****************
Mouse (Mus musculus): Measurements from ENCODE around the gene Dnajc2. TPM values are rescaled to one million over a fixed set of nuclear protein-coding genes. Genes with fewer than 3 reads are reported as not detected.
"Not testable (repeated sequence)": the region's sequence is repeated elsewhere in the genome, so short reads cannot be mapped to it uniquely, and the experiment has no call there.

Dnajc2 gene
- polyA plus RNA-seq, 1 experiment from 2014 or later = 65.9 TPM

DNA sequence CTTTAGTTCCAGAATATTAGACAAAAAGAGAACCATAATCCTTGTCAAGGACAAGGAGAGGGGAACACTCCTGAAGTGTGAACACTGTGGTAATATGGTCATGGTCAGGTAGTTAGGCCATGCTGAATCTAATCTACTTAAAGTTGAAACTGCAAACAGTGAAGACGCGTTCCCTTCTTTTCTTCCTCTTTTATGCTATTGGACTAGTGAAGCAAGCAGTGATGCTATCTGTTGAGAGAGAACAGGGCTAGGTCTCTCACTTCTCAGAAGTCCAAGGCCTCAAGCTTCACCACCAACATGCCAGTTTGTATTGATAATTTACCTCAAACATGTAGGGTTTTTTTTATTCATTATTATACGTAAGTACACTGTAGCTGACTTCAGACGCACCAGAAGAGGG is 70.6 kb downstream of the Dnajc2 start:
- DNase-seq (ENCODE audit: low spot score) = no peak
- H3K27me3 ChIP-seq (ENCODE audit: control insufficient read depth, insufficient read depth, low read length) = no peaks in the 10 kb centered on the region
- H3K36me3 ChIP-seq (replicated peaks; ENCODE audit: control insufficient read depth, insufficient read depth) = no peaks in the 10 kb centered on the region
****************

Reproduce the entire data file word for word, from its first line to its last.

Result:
Mouse (Mus musculus): Measurements from ENCODE around the gene Dnajc2. TPM values are rescaled to one million over a fixed set of nuclear protein-coding genes. Genes with fewer than 3 reads are reported as not detected.
"Not testable (repeated sequence)": the region's sequence is repeated elsewhere in the genome, so short reads cannot be mapped to it uniquely, and the experiment has no call there.

Dnajc2 gene
- polyA plus RNA-seq, 1 experiment from 2014 or later = 65.9 TPM

DNA sequence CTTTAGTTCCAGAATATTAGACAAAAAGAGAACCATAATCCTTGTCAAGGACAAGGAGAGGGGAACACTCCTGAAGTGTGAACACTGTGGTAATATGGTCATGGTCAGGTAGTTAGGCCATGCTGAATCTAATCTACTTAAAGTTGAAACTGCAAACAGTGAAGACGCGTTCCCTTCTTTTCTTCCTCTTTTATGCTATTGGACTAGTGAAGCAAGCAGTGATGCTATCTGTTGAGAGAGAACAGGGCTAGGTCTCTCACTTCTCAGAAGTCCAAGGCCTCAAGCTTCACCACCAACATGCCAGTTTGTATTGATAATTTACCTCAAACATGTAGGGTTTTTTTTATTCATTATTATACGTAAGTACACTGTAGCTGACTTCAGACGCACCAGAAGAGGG is 70.6 kb downstream of the Dnajc2 start:
- DNase-seq (ENCODE audit: low spot score) = no peak
- H3K27me3 ChIP-seq (ENCODE audit: control insufficient read depth, insufficient read depth, low read length) = no peaks in the 10 kb centered on the region
- H3K36me3 ChIP-seq (replicated peaks; ENCODE audit: control insufficient read depth, insufficient read depth) = no peaks in the 10 kb centered on the region